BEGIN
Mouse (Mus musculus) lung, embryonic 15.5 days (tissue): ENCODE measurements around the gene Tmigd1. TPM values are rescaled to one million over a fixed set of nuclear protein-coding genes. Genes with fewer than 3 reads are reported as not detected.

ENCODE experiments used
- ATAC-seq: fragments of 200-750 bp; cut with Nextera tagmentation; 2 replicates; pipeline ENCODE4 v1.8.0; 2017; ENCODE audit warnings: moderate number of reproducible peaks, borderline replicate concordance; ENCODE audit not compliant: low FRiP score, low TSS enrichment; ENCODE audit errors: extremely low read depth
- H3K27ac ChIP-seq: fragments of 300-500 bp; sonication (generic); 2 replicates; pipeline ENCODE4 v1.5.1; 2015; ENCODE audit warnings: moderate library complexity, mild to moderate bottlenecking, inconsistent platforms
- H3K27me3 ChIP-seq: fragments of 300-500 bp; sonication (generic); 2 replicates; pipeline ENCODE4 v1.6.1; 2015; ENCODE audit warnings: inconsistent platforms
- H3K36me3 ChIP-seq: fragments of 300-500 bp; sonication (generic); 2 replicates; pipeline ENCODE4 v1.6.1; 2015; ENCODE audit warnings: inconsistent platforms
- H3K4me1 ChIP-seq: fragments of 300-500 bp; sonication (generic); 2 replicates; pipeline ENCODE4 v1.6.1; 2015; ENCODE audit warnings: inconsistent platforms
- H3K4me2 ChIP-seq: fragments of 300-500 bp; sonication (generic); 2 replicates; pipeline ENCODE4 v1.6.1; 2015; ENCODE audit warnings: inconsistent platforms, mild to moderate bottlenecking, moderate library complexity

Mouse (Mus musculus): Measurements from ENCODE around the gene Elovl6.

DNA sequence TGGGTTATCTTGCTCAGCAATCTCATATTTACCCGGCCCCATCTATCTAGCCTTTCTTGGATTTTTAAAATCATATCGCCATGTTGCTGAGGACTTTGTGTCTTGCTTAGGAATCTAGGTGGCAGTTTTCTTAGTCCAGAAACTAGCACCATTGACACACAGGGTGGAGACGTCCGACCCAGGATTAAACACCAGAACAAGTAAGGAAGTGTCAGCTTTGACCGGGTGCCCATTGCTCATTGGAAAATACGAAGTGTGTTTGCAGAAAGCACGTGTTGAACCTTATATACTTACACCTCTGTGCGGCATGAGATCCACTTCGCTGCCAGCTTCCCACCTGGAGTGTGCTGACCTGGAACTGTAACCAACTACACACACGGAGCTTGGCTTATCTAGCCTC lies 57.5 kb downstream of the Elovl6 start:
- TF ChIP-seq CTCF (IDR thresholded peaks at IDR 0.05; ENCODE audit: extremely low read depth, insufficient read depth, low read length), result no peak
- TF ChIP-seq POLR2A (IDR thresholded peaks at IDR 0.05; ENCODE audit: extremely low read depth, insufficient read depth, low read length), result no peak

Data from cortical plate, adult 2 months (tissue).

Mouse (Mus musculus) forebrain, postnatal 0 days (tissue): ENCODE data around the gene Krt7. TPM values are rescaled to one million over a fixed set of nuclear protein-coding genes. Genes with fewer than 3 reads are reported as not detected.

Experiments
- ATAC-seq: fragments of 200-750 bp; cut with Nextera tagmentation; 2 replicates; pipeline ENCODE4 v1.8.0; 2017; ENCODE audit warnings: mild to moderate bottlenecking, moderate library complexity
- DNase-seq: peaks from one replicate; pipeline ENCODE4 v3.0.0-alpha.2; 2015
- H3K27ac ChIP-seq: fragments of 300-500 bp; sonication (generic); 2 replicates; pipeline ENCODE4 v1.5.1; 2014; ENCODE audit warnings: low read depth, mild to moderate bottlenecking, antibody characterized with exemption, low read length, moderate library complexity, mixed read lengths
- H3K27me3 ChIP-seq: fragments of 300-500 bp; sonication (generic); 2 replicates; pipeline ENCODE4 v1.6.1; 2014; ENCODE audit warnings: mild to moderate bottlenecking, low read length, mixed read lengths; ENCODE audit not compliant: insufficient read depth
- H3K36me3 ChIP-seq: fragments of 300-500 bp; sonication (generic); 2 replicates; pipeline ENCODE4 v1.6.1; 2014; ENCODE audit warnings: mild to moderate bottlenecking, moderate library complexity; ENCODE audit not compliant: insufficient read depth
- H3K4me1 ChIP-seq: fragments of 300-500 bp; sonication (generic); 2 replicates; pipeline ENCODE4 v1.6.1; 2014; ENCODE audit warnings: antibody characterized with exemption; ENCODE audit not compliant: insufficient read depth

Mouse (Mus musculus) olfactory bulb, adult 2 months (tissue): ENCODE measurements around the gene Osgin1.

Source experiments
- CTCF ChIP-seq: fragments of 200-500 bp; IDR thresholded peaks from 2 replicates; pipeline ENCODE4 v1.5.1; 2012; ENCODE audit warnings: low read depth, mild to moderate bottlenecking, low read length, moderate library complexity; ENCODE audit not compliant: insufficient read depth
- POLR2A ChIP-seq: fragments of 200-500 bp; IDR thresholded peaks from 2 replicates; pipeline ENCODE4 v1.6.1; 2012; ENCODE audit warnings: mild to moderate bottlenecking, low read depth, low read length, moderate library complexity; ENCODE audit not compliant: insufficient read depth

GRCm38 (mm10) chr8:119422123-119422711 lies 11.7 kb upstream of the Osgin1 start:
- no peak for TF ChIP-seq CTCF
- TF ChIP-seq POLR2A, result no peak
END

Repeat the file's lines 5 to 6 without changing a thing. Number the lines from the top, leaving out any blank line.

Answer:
- H3K27me3 ChIP-seq: fragments of 300-500 bp; sonication (generic); 2 replicates; pipeline ENCODE4 v1.6.1; 2015; ENCODE audit warnings: inconsistent platforms
- H3K36me3 ChIP-seq: fragments of 300-500 bp; sonication (generic); 2 replicates; pipeline ENCODE4 v1.6.1; 2015; ENCODE audit warnings: inconsistent platforms